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Unformatted text preview: ODE as a rst-order system, let us also consider the related IVP 0
y1 = y2 y1(a ) = A 0
y2 = f ( x y 1 y 2 ) y2(a ) = : (6.2.2a)
(6.2.2b) In what follows, we'll need to emphasize the dependence of the solution on the parameter
appearing in the initial conditions, so we'll write the solution of (6.2.2) as yk (x ),
k = 1 2.
Solutions of (6.2.2) satisfy the original di erential equation and the initial condition
at x = a but fail to satisfy the terminal condition at x = b. Thus, shooting consists of
repeatedly solving (6.2.2) for di erent choices of until the terminal condition y1(b ) = B (6.2.3) is also satis ed. Regarding (6.2.3) as a (nonlinear) function of , convergence to the
solution of the BVP can be enhanced by using an iterative strategy for nonlinear algebraic
equations. Secant and Newton iteration are two possible procedures. Let us illustrate
the simpler secant method rst.
1. Solve the IVP (6.2.2) for two choices of , say 0 and 1. The corresponding
solutions, y1(x 0 ) and y1(x 1 ), may appear as illustrated in Figure 6.2.1. The
various choices of alter the initial slope y1(a ) = y2(a ). Regarding the solution
y1(x ) as the trajectory of a projectile red from a cannon at x = a, y1(a ) = A,
the problem is to alter the initial angle of the cannon so that the projectile hits a
target at at x = b, y1(a ) = B hence, the name shooting.
2. Assuming that y1(b ) is locally a linear function of , we use the two values
y1(b 0) and y1(b 1) to compute the next value 2 in the sequence thus, 2 is the
y1 (b; α 1 )
B y1 (b; α 0 )
α0 α1 A a b Figure 6.2.1: Solutions y1(x 0 ) and y1(x 1 x ) of the IVP (6.2.2). y1 (b; α)
y1 (b; α 1 )
B y1 (b; α 0 ) α0 α1 α2 Figure 6.2.2: Secant method of using two guesses
such that y1(b 2 ) B . 0 and x
1 to select another guess solution of (Figure 6.2.2) y1(b
1 Solving for 2 ) ; B = y1(b
1 2 1 ) ; y 1 (b
1 ; 0 0 ): yields
2 = 1 y
; ( 1 ; 0) y (b 1(b ) ;)y;(b ) :
8 2 This can be repeated to yield the general relation
+1 = ; ( ; ;1) y (b y1(b ; y) ; B )
) 1(b ;1
1 = 1 2 ::: : (6.2.4) The iteration may be terminated when, e.g.,
);B y1(b B
for a prescribed value of . (Other termination criteria should be used when B = 0.)
Remark 1. If the ODE is linear then y1 (b ) is a linear function of and y1 (x 2 ) is
the exact solution (neglecting round o errors) of the BVP (6.2.1).
The nonlinear equation (6.2.3) can also be solved by Newton's method. If, for example, is a (su ciently close) guess to the solution of (6.2.3) then the next guess may
be generated as
+1 An expression for @y1 (b
respect to to obtain = ; y1(b (b ) ; B :
1 @ (6.2.5) )=@ may be obtained by di erentiating the IVP (6.2.2) with
( @y1 )0 = @y2
@ @y1 (a ) = 0
@ (6.2.6a) y
( @y2 )0 = @f (x@y 1 y2) @y1 + @f (x@y 1 y2) @y2
2 @y2 (a ) = 1:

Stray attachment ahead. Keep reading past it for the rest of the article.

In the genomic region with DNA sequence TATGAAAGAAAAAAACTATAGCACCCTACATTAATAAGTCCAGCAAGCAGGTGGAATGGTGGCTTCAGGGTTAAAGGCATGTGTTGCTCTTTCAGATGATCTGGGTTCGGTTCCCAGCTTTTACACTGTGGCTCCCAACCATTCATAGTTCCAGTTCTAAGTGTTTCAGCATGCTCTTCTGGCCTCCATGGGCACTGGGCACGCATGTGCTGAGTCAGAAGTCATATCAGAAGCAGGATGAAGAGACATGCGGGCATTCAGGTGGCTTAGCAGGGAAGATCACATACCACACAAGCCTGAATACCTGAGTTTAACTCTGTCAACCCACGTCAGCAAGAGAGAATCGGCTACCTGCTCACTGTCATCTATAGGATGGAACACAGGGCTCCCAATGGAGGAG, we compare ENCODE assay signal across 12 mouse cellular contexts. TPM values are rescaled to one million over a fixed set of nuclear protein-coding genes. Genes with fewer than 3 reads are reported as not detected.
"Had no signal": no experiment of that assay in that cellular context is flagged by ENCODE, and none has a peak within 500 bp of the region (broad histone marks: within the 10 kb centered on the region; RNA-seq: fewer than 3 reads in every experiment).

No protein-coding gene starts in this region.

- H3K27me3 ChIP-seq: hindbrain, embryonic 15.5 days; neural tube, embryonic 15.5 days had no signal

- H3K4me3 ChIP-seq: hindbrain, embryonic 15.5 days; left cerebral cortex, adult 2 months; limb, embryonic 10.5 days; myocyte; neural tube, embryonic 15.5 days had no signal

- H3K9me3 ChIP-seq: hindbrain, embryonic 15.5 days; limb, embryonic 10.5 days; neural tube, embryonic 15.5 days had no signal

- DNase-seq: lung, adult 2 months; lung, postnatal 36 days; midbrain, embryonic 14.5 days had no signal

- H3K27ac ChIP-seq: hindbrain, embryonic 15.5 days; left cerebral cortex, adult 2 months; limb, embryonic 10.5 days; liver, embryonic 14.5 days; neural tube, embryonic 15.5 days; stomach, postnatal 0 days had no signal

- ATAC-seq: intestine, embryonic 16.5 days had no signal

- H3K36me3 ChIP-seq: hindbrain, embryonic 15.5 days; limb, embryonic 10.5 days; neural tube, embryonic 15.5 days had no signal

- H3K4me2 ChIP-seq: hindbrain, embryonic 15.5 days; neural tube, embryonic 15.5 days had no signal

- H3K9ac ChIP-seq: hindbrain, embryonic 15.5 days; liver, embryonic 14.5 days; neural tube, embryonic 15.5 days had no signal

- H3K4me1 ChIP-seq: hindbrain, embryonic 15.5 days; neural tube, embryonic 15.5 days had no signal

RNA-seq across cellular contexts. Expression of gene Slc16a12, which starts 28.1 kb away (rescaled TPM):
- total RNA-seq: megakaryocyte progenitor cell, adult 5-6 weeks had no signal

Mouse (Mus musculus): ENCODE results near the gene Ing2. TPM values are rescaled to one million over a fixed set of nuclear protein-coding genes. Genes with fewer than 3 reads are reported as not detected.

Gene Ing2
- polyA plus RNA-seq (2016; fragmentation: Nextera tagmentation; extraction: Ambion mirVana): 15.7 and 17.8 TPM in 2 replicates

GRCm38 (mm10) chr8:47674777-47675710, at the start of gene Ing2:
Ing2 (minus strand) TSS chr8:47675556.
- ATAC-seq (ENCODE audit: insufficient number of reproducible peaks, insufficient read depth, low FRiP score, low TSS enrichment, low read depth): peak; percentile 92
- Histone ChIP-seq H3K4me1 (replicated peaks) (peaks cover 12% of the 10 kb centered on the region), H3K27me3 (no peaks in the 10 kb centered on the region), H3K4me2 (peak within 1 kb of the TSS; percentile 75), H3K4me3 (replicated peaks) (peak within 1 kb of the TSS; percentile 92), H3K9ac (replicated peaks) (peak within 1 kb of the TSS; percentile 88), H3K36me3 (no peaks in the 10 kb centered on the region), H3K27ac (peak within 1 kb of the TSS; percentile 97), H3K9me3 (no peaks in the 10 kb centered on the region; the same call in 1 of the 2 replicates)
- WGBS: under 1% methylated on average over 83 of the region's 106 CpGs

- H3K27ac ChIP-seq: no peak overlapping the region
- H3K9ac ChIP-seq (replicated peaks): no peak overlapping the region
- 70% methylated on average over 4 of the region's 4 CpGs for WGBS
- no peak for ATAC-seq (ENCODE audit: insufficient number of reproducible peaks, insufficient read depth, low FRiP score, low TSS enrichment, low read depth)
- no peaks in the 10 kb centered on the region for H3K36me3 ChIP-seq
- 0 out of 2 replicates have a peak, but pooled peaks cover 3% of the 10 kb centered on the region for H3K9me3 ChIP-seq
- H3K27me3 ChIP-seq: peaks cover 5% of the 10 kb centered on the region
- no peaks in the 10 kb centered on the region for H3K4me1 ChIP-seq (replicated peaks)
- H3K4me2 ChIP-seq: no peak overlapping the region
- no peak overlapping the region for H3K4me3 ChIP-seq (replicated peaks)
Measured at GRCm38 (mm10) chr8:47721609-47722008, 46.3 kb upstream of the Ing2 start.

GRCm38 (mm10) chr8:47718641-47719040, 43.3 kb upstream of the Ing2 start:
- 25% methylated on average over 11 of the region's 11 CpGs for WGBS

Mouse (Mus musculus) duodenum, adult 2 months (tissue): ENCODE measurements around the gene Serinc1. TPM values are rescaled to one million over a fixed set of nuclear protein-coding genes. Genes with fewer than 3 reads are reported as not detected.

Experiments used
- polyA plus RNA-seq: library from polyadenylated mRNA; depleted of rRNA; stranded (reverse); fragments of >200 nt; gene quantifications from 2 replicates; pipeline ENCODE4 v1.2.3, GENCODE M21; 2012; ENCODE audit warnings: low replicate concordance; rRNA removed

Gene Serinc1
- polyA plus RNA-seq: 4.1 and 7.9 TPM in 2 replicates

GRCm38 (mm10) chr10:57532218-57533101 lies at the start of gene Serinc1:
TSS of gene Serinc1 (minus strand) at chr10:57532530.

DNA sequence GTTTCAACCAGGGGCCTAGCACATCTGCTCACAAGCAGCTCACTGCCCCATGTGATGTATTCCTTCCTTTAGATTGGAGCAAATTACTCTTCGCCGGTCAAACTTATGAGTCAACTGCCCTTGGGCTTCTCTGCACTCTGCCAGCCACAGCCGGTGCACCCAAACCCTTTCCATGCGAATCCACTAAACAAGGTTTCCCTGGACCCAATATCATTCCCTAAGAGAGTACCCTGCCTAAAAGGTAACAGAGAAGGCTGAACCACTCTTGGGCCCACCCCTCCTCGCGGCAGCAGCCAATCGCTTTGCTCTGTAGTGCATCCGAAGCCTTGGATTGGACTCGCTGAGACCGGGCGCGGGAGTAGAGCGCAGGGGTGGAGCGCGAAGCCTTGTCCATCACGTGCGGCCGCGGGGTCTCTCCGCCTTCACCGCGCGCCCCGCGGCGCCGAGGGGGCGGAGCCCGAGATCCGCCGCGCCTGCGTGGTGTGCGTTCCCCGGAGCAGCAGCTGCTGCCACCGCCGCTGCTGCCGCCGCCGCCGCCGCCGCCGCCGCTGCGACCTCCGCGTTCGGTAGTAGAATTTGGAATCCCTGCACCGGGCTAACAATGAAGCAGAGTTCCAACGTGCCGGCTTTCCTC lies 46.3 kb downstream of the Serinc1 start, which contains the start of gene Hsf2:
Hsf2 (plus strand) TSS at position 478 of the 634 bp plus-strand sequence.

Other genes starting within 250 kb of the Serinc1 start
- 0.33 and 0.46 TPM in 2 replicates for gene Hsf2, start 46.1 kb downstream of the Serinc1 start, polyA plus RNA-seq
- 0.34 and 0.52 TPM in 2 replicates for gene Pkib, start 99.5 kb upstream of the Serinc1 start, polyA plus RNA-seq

These equations are linear in the partial derivatives @y1 =@ and @y2 =@ .
An algorithm for performing shooting with Newton's method is shown in Figure 6.2.3.
In order to simplify the notation, let
z1 = @y1
z2 = @y2 :
In order to solve the IVP, functions to evaluate @f=@y1 and @f=@y2 must be available
In contrast, the secant method only requires knowledge of f . In fact, the secant method
(6.2.4) can be viewed as an approximation of Newton's method (6.2.5) with backward
9 procedure newton
begin Select an initial guess
:= 0 0 repeat Solve the IVP for x 2 (a b]
y1 = y2, y1(a ) = A,
y2 = f (x y1 y2), y2(a ) = ,
z1 = z2 , z1 (a ) = 0,
z2 = fy1 (x y1 y2)z1 + fy2 (x y1 y2)z2, z2 (a
if not converged then )=1 begin := ; y1z(1b(b );B
:= + 1
end Figure 6.2.3: The shooting method for solving (6.2.1) with Newton iteration.
di erences replacing @y1 (b )=@ . For second-order BVPs, Newton's method requires
the solution of a four-dimensional IVP while the secant method only requires a twodimensional IVP.
Convergence of Newton's method is generally second-order (quadratic), i.e., j +1 ; 1j C j ; 1j2 !1 where 1 is the value of that satis es the terminal condition (6.2.3). Convergence of
the secant method is slightly slower, typically j +1 ; 1j C j ; 1j1:5 !1 Thus, the secant method would generally be preferred to Newton's method. This, however, may not be the case with higher-dimensional BVPs.
Example 6.2.1. Consider the solution of the clamped elastica problem
00 + P sin = 0
(0) = (1=2) = 0:
by shooting methods using Newton iteration. (Symmetry considerations have been used
to cut the domain of the problem illustrated in Figure 6.1.1 in half.)
10 Letting y2 = 0 y1 =
we introduce the IVP 0
y1 = y 2 y1(0 ) = 0 0
y2 = ;P sin y1 y2(0 ) = : Di erentiating this system with respect to yields 0
z1 = z2 z1 (0 ) = 0 0
z2 = ;Pz1 cos y1 z2(0 ) = 1 where zk , k = 1 2, satis es (6.2.7). Iterates are computed by the relation
+1 Using a convergence test of = (1=2 )
; y1(1=2 ) :
1 jy1(1=2 )j 10;9 we found that Newton's method converged in ve iterations when P = 40 and 0 = 0:1. 6.3 Introduction to Finite Di erence Methods
We'll again use the second-order scalar nonlinear two-poi...
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This document was uploaded on 03/16/2014 for the course CSCI 6820 at Rensselaer Polytechnic Institute.
- Spring '14